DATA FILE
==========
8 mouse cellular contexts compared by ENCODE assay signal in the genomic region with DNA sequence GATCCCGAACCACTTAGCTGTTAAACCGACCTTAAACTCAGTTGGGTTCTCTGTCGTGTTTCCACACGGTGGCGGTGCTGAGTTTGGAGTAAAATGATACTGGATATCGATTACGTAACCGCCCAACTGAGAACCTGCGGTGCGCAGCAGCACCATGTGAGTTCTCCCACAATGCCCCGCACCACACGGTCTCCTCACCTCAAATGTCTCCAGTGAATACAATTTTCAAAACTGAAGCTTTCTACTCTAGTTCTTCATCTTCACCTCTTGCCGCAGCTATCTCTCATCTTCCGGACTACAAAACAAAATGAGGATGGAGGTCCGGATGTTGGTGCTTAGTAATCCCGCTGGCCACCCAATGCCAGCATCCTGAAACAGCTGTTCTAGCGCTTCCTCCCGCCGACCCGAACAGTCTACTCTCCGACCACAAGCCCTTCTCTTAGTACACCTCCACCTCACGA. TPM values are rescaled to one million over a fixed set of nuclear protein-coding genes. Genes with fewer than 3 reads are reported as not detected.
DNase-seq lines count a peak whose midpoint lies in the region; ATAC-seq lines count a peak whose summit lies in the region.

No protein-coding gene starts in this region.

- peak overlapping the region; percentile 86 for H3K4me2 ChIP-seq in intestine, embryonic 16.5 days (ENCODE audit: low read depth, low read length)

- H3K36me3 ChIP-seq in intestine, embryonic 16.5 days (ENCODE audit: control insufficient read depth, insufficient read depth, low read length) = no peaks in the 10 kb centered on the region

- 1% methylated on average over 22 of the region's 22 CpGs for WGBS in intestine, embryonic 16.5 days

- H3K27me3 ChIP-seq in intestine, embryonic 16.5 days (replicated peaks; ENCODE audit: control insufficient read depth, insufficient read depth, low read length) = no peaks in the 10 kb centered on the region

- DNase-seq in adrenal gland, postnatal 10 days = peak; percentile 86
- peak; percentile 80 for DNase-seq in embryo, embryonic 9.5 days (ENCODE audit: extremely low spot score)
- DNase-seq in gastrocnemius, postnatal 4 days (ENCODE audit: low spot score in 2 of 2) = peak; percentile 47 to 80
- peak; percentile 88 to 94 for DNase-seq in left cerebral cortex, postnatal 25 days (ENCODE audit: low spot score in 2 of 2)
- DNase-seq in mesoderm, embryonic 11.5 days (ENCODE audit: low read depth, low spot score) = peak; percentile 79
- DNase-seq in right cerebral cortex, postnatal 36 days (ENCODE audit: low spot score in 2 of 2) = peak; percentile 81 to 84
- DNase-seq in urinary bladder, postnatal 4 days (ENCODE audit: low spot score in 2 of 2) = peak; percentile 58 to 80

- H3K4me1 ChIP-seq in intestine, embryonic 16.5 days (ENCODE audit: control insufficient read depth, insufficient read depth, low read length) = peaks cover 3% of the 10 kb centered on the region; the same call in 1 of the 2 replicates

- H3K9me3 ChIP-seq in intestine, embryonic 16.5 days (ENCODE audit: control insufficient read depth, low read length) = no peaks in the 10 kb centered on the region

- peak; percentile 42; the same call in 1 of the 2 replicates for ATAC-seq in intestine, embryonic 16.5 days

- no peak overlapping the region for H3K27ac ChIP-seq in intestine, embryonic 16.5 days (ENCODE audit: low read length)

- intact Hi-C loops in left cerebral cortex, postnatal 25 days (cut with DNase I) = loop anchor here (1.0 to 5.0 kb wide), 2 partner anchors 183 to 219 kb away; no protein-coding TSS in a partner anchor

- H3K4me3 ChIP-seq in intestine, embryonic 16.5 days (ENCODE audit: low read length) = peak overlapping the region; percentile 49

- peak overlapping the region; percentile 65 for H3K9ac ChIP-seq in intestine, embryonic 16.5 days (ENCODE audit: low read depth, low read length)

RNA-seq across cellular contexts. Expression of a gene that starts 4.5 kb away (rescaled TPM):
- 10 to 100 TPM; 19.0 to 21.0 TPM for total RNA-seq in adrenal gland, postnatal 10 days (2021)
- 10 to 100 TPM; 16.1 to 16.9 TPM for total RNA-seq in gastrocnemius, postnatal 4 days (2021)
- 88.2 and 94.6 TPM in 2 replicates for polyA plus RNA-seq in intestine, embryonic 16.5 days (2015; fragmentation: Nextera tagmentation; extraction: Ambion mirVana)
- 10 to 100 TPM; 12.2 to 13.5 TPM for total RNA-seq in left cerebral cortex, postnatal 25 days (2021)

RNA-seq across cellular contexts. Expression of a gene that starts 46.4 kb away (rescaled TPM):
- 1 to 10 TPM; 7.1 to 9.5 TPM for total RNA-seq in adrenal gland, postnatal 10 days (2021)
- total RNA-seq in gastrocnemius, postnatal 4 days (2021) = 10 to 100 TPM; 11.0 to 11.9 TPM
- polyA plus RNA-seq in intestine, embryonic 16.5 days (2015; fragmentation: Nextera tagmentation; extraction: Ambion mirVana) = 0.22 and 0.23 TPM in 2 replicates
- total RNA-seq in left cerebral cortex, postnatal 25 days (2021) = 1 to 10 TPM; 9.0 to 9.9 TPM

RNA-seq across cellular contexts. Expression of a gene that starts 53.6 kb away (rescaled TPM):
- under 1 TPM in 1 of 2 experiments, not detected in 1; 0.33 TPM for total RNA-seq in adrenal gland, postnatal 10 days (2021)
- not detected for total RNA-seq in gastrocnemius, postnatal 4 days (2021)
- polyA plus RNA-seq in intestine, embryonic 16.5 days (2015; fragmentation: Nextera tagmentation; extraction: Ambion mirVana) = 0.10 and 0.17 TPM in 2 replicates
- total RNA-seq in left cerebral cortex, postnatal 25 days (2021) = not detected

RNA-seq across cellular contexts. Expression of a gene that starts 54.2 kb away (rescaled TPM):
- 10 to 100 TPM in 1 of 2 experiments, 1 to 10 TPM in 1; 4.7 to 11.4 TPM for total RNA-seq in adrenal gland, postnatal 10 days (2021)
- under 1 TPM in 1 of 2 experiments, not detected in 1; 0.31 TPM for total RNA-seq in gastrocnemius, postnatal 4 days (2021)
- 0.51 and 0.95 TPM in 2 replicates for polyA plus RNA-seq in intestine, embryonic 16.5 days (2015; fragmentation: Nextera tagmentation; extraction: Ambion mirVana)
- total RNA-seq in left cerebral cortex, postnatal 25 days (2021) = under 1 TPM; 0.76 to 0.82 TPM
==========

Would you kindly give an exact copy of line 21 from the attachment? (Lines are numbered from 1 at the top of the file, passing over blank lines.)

- peak overlapping the region; percentile 65 for H3K9ac ChIP-seq in intestine, embryonic 16.5 days (ENCODE audit: low read depth, low read length)